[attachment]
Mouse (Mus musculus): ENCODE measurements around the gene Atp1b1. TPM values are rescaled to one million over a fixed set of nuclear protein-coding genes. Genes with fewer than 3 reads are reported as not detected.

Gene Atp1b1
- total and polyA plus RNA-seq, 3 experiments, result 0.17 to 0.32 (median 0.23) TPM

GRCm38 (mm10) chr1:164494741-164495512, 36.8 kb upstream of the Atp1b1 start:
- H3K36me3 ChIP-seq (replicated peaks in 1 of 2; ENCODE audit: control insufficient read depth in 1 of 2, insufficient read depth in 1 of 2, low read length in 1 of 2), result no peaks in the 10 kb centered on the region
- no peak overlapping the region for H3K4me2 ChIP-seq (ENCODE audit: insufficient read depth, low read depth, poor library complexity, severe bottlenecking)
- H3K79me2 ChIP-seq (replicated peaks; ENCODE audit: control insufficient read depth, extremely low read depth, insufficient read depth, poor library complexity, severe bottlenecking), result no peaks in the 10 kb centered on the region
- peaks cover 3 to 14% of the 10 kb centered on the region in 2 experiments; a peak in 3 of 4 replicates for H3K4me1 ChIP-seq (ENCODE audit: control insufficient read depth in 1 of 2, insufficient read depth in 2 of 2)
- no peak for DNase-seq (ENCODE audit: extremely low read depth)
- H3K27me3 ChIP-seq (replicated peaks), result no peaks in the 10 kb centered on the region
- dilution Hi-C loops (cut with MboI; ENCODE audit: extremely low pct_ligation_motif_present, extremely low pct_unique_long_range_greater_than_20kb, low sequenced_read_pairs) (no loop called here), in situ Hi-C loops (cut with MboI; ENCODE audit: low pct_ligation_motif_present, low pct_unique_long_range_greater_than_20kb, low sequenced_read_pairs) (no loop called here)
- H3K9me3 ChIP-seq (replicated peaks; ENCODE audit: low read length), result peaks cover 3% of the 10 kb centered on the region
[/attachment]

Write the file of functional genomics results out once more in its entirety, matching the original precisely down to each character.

Mouse (Mus musculus): ENCODE measurements around the gene Atp1b1. TPM values are rescaled to one million over a fixed set of nuclear protein-coding genes. Genes with fewer than 3 reads are reported as not detected.

Gene Atp1b1
- total and polyA plus RNA-seq, 3 experiments, result 0.17 to 0.32 (median 0.23) TPM

GRCm38 (mm10) chr1:164494741-164495512, 36.8 kb upstream of the Atp1b1 start:
- H3K36me3 ChIP-seq (replicated peaks in 1 of 2; ENCODE audit: control insufficient read depth in 1 of 2, insufficient read depth in 1 of 2, low read length in 1 of 2), result no peaks in the 10 kb centered on the region
- no peak overlapping the region for H3K4me2 ChIP-seq (ENCODE audit: insufficient read depth, low read depth, poor library complexity, severe bottlenecking)
- H3K79me2 ChIP-seq (replicated peaks; ENCODE audit: control insufficient read depth, extremely low read depth, insufficient read depth, poor library complexity, severe bottlenecking), result no peaks in the 10 kb centered on the region
- peaks cover 3 to 14% of the 10 kb centered on the region in 2 experiments; a peak in 3 of 4 replicates for H3K4me1 ChIP-seq (ENCODE audit: control insufficient read depth in 1 of 2, insufficient read depth in 2 of 2)
- no peak for DNase-seq (ENCODE audit: extremely low read depth)
- H3K27me3 ChIP-seq (replicated peaks), result no peaks in the 10 kb centered on the region
- dilution Hi-C loops (cut with MboI; ENCODE audit: extremely low pct_ligation_motif_present, extremely low pct_unique_long_range_greater_than_20kb, low sequenced_read_pairs) (no loop called here), in situ Hi-C loops (cut with MboI; ENCODE audit: low pct_ligation_motif_present, low pct_unique_long_range_greater_than_20kb, low sequenced_read_pairs) (no loop called here)
- H3K9me3 ChIP-seq (replicated peaks; ENCODE audit: low read length), result peaks cover 3% of the 10 kb centered on the region